For anyone who missed it, here is my inaugural post on PROFIT Guide - all about Marketing ROI. I'm reposting it because the message is important.
Marketing has a crummy reputation in the business world, especially among small and mid-sized B2B companies. I see presidents of SMBs roll their eyes at the mention of marketing all the time.
While the skepticism stings, I know where they’re coming from. They’ve seen all sorts of wacky advertising and gimmicks over the years, lots of it that is ‘creative’, but hasn’t done a thing for their bottom lines. As a result, only 18% of CEOs rate marketing’s effectiveness as better than good, and 36% rate it fair to poor.
That’s a problem, because marketing - true marketing – has a lot to add to business. Some brilliant business minds (Warren Buffett included) think marketing is key to success.
So how can marketing regain its rightful place at the Board Room table? It’s got to start by focusing on ROI measurement and reporting.
Like any business function – customer service, IT, sales – marketing needs to prove its worth. Marketing can be tough to measure, but that is less true today than it was 20 years ago. There is simply no good reason that marketing shouldn’t report on its level of investment and the results it achieves each year.
If you want to bring credibility to marketing in your business, here’s what to do:
1. Put a marketing scorecard together
- The scorecard should track the costs of marketing; hard costs, like tradeshow registrations and pay-per-click advertising; and soft costs like staff time.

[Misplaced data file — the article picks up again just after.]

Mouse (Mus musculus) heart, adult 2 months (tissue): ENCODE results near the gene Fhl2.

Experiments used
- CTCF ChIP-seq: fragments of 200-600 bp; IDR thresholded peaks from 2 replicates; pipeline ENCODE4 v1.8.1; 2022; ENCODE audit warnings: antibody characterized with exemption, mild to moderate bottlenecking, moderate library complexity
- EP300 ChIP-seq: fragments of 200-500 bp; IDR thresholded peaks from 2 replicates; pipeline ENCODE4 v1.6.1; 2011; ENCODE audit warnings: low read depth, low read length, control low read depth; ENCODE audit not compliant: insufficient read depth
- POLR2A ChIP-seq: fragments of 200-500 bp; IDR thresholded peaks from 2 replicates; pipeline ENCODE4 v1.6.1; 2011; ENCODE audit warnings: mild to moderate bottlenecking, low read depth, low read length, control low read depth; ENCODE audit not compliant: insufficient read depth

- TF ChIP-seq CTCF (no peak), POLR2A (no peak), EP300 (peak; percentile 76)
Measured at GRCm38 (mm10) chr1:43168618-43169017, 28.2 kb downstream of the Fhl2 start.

- Track the outcomes of marketing; the activity levels (like the number of case studies produced) and the results, like new business secured
- Track the value that marketing delivers to other departments. For example, marketing is often responsible for creating sales support tools like case studies and presentations – ask the relevant departments to put a reasonable value on those items
2. Each year (or quarter, whatever makes most sense for your organization), calculate the ROI of marketing (gross profit divided by total cost)
3. Refine and adjust the scorecard as you learn more about how marketing achieves tangible results in your business
An example might look like this:
Marketing ROI Calculation
Costs (hard costs and soft costs) $60,000
Value delivered to other departments (eg sales) $40,000
New business secured $340,000
Average Gross Profit for the business 50%
ROI Calculation [($40,000 + 340,000)*50%]/$60,000
ROI (Profit divided by Cost) 317%
The ROI that marketing should achieve will vary widely based on the industry, the company, the target market and other factors. But achieving an ROI of at least 150% (generates $1.50 profit for every dollar spent) is a reasonable minimum. In many industries, marketing achieves an ROI of 700 -800%.
Not everything that matters can be measured, but measuring marketing is more feasible than it used to be, and given the poor reputation of marketing in most SMBs, we’ve simply got to start measuring and reporting Marketing ROI.
Also available at Marketing ROI.